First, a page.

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The Daily Illini

Be prepared for Skype and phone interviews

Isabella Jackson, Supplements editor

Job interviews are stressful, and adding the technological element of using a phone or Skype can be even more nerve-wracking. However, many jobs and internships, especially those that are in a different part of the country, will require an initial phone interview or one in place of an in-person interview. Here are some tips to help you master the technology and ace your interview. 

Check the connection 

A dropped call or blurry video will not show off your best professional assets and can leave employers with the feeling that you were ill-prepared. Choose a location where you know your service is steady and the internet will be fast enough. The day before the interview, try calling a friend so he or she can give you feedback on the quality of the call and you can change your location if the audio or visual is breaking up. 

During the call, realize audio complications can lead to your sentences sounding spotty or garbled. Make sure to speak clearly and do not rush your speech. 

When technological issues arise, keep calm while handling the situation. If you are able to fix the problem without panicking, it shows that you can handle emergencies while staying professional. 

Dress to impress

While employers may only see your top half in a Skype interview and will not see you at all over the phone, dressing professionally will put you in a mental position to be focused on the interview. While it might be tempting to wear pajamas for an interview that doesn’t require you to leave the house, you may subconsciously be less formal in your speech and body language.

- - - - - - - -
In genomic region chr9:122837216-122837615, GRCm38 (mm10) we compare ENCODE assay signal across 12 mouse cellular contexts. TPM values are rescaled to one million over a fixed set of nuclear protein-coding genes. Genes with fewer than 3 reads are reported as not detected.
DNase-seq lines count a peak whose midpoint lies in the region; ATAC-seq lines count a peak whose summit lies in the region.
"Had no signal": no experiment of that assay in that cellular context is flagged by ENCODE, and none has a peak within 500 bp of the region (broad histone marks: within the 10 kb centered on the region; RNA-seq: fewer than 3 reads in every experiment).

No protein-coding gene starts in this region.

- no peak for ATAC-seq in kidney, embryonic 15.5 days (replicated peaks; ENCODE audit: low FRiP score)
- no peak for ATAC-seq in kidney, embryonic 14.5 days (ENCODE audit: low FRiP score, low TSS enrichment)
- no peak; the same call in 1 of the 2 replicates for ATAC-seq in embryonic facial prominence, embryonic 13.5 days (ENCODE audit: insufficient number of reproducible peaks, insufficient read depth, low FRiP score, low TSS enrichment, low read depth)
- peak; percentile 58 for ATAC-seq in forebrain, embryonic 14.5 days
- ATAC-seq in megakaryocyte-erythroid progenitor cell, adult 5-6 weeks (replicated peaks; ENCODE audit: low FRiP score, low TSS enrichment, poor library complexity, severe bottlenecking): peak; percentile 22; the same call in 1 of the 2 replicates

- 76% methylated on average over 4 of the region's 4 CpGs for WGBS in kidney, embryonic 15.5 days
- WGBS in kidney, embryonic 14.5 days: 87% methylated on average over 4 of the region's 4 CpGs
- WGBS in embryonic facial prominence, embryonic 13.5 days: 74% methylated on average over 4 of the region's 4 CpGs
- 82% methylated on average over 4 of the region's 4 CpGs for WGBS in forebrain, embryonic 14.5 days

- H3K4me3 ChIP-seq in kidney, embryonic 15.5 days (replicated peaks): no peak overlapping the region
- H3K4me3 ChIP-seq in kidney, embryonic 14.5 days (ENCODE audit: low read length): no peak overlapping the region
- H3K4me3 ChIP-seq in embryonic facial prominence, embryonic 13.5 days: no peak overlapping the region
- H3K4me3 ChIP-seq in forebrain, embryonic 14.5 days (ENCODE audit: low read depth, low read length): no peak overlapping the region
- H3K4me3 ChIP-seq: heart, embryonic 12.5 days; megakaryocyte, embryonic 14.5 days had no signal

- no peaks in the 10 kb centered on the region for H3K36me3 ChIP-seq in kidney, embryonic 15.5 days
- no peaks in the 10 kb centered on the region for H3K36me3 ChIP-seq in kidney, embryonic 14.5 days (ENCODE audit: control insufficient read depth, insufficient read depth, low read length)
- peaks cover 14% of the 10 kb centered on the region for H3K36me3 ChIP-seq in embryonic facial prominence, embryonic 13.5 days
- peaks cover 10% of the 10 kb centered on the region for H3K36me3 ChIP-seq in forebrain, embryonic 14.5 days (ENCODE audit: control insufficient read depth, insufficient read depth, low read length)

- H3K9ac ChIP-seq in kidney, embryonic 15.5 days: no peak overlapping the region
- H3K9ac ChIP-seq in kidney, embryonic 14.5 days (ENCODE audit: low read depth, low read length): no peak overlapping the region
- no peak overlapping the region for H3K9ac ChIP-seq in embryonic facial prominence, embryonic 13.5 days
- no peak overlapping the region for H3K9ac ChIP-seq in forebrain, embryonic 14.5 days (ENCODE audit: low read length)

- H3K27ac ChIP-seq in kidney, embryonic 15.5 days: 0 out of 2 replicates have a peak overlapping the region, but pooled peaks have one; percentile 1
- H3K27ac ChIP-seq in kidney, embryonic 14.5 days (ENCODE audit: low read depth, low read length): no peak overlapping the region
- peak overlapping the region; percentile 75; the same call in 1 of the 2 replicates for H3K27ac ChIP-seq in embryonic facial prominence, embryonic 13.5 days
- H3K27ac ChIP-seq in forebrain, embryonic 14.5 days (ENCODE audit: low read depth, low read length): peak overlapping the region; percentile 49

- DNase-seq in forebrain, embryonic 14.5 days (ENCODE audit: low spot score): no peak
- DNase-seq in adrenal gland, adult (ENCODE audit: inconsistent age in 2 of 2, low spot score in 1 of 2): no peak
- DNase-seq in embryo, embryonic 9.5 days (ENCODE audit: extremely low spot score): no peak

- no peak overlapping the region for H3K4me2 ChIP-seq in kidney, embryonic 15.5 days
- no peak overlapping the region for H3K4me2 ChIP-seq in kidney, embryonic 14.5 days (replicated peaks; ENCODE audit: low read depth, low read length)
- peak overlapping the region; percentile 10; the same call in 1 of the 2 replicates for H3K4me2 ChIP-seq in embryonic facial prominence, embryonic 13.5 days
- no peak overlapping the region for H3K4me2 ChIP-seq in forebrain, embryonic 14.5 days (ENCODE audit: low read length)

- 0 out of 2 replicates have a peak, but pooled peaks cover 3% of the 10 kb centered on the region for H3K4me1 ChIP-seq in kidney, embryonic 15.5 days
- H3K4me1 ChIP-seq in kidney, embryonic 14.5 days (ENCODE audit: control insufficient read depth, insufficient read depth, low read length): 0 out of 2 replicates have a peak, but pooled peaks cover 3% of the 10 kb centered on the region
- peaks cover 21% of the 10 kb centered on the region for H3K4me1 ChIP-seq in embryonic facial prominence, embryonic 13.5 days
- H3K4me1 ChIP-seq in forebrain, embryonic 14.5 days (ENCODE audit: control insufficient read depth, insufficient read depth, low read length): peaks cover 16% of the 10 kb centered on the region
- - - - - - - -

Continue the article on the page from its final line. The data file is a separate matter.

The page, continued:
On a Skype call, have good posture and don’t move around excessively. Position yourself far enough away from the screen that your entire face and the top of your shoulders are visible, and don’t fidget with the computer or your phone. 

Realize that humor can be taken the wrong way 

Body language is a large part of humor, and on a phone call it can be difficult to communicate sarcasm, irony or a dry joke. Because these comments could come off as having a bad attitude, err on the side of caution when it comes to humor. 

Make sure the setting is appropriate 

The setting behind you will be visible to the interviewer. Make sure it looks clean, not cluttered, and that any inappropriate items are put away. The red solo cups left over from last weekend will not help you get the coveted internship. 

Reduce background noise that could break into the audio of your call, including barking dogs, music or notification sounds on the phone or computer. If you live with roommates and are taking the call at home, close the door and remind them that you are on a call and cannot be disturbed. 

If you have the equipment, use headphones or a headset. This will help you hear the other person and will focus the audio on your words, not background noise. 

Look at the camera, not the screen

On a Skype interview, looking at the interviewer’s eyes on the screen will make you appear to be avoiding eye contact to the other person. Instead, look directly at the camera and minimize other distractions. Personally, I have to remove the image of myself from the screen because I will become preoccupied with how I look or what my body language is saying and lose focus on the interview. 

Lastly, relax and focus on your regular interview skills. Once you adjust to the technology and setting, the interview is just another chance to show off your knowledge and experience. 

Isabella is a junior in LAS. 

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